Great news! Today I have five radiation treatments left. I can look forward to being done with this portion of my adventure. All that will remain is to have the port catheter removed and recovery will begin. I’m ready!
I didn’t write much about the radiation therapy experience because…well…there wasn’t much to say. In comparison to the side effects and length of time involved with chemo, this has been a breeze. Therapy has been Monday through Friday and I’m in and out in 20 minutes. I see the same group of patients each day and we laugh because we have our conversations in five minute snippets. Because the tumor was close to the skin surface I do have significant radiation burns–it looks like the worst sun burn you ever had. But the staff has been good about recommending lotions and pain relievers that help. For the most part the pain hasn’t been so bad that I’ve needed anything stronger than Tylenol. Of course, it’s because I’m tough… ha ha ha (don’t you believe it…)
Today was my weekly doctor visit. She says that I can look forward to the effects of the radiation being gone in a month and being back to normal in three months. Hallelujah!
Do you want to know about the radiation therapy procedure? Before I started they did a CT scan and with the help of computers the physicist was able to calculate exactly what dose of radiation they should give to the tumor area as well as the surrounding and lymph node areas. The machine itself is giant and produces powerful x-rays. It can and does move 360 degrees around me. In the past the staff had to use special lead blocks to focus the beam and protect organs. Today it’s done digitally using what look like fingers of lead that are moved by the computer to zoom in on the area. This week they are doing what’s called a tumor boost and directing the beam just at the tumor bed. The opening, through those lead fingers, looks like an oblong egg and it changes as the machine moves. No, I am not radioactive. (Just in case you were wondering.) Each day when I go in I’m put in the exact same position that they used in the original CT scan. Turn your head, put your arm here. There are several markers stuck on me that the therapist use to make sure the positioning is exact. Then they use the prescribed therapy for the day and the machine moves and changes as set up on the computer. Before my nose has a chance to start itching I’m finished for the day. It’s pretty much quick and easy.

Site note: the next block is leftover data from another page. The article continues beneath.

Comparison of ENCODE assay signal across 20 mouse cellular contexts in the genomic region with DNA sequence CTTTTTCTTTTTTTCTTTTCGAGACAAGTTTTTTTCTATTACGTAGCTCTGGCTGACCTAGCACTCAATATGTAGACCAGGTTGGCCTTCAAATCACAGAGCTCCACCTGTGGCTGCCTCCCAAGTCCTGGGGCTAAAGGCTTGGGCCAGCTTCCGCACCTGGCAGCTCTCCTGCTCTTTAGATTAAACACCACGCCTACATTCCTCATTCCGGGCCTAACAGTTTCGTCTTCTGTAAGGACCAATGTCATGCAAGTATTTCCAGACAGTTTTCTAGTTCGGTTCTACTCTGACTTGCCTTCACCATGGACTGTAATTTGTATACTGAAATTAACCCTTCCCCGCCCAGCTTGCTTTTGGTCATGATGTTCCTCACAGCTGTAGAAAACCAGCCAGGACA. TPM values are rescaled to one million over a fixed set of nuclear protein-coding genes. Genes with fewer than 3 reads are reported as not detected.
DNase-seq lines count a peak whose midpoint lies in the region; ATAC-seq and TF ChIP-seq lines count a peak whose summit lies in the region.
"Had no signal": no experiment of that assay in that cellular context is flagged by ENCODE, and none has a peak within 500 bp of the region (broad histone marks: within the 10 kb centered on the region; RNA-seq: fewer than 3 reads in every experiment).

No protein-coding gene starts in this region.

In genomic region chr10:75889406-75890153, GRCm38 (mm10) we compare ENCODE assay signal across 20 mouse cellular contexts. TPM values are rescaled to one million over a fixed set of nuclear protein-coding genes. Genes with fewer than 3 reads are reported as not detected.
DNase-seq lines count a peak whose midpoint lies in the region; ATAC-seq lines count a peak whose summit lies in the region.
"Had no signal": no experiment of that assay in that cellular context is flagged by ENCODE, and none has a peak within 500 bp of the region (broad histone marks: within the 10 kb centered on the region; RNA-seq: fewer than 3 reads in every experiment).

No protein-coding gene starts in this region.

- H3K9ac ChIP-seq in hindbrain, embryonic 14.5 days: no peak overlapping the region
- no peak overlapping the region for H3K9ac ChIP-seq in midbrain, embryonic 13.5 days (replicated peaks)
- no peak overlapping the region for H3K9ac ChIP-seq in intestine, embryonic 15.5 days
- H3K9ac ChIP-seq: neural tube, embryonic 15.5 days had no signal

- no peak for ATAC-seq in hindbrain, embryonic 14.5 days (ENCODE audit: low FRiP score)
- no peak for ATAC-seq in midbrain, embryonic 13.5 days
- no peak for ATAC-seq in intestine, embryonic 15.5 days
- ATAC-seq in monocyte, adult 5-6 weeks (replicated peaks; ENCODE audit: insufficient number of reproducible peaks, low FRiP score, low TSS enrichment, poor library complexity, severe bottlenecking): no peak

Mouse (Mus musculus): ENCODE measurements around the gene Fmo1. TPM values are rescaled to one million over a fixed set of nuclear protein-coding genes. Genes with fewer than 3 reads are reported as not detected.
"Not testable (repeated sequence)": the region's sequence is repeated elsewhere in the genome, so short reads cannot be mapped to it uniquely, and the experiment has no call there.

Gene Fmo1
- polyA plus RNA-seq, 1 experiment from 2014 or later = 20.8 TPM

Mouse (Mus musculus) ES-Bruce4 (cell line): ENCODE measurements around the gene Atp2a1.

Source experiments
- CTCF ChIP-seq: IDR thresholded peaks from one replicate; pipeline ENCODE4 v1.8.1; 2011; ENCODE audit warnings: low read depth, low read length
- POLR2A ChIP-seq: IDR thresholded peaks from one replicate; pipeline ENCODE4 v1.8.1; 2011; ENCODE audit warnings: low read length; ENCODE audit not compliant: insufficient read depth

Oh, I’m also excited to tell you that my hair is growing back. Enough so, that the family has given me permission to be seen outside the house without a scarf. Most exciting for me though is that the dark hair growth is now out pacing the white hair. Strange isn’t it, how the white hair grew in first. But, no red hair or anything else unusual. I have a feeling that I’ll look just the same as I did before once it gets out a few inches.
Lastly, and I almost forgot this most important news, I visited the chemo oncologist a couple weeks ago. She will continue to be my main doctor for treatment and follow ups. She was pleased to tell me that the cancer markers (which look for any spread of the cancer in the blood) have gone down. I don’t think this doctor is the type to tell me I’m cancer free but she was very happy with these results.
Be listening for the cheers coming from our house June 3!